Metabolic syndrome diseases, including diabetes, have become a world-wide epidemic affecting millions throughout the world. Dysregulated whole-body energy homeostasis is a hallmark of the metabolic syndrome, and better understanding of the molecular pathways that become dysregulated during its progression can ultimately lead to the development of new and improved therapies. Our goal is to understand how changes in nutritional and hormonal cues control basic metabolic pathways to modulate whole-body energy homeostasis.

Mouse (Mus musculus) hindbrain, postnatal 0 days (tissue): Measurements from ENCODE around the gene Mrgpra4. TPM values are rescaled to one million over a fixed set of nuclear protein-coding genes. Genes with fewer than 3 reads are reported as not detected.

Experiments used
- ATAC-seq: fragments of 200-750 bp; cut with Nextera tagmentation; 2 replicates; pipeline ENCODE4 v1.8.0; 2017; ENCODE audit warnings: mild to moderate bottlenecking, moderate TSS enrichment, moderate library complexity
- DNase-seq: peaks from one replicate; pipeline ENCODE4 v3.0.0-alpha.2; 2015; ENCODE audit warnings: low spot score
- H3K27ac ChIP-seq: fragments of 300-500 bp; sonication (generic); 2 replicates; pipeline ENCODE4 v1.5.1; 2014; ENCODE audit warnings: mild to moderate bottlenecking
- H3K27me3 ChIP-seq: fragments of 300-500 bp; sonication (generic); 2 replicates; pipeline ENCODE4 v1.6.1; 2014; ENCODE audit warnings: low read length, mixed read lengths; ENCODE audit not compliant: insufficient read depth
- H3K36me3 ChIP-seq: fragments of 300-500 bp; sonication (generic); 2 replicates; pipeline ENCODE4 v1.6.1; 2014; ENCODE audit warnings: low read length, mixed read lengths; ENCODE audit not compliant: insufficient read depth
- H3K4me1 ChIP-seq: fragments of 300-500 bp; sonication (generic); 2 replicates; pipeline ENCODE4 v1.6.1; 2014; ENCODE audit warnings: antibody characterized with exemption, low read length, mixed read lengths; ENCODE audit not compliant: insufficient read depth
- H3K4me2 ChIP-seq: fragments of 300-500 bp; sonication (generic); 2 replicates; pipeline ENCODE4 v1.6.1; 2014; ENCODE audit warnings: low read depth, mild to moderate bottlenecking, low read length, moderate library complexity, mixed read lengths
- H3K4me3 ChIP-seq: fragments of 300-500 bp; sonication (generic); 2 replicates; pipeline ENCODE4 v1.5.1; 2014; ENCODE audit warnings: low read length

In our lab, we investigate how the liver regulates its ability to produce glucose in response to nutritional and hormonal signals. This regulation is crucial since the liver plays a central role in controlling whole-body glucose homeostasis and excessive hepatic glucose production is the major cause for elevated levels of blood glucose. We use metabolomics, proteomics and genomic approaches to study the molecular changes that occur in liver during the transition between fasting and refeeding. We hope to be able to manipulate these molecular pathways in order to improve health.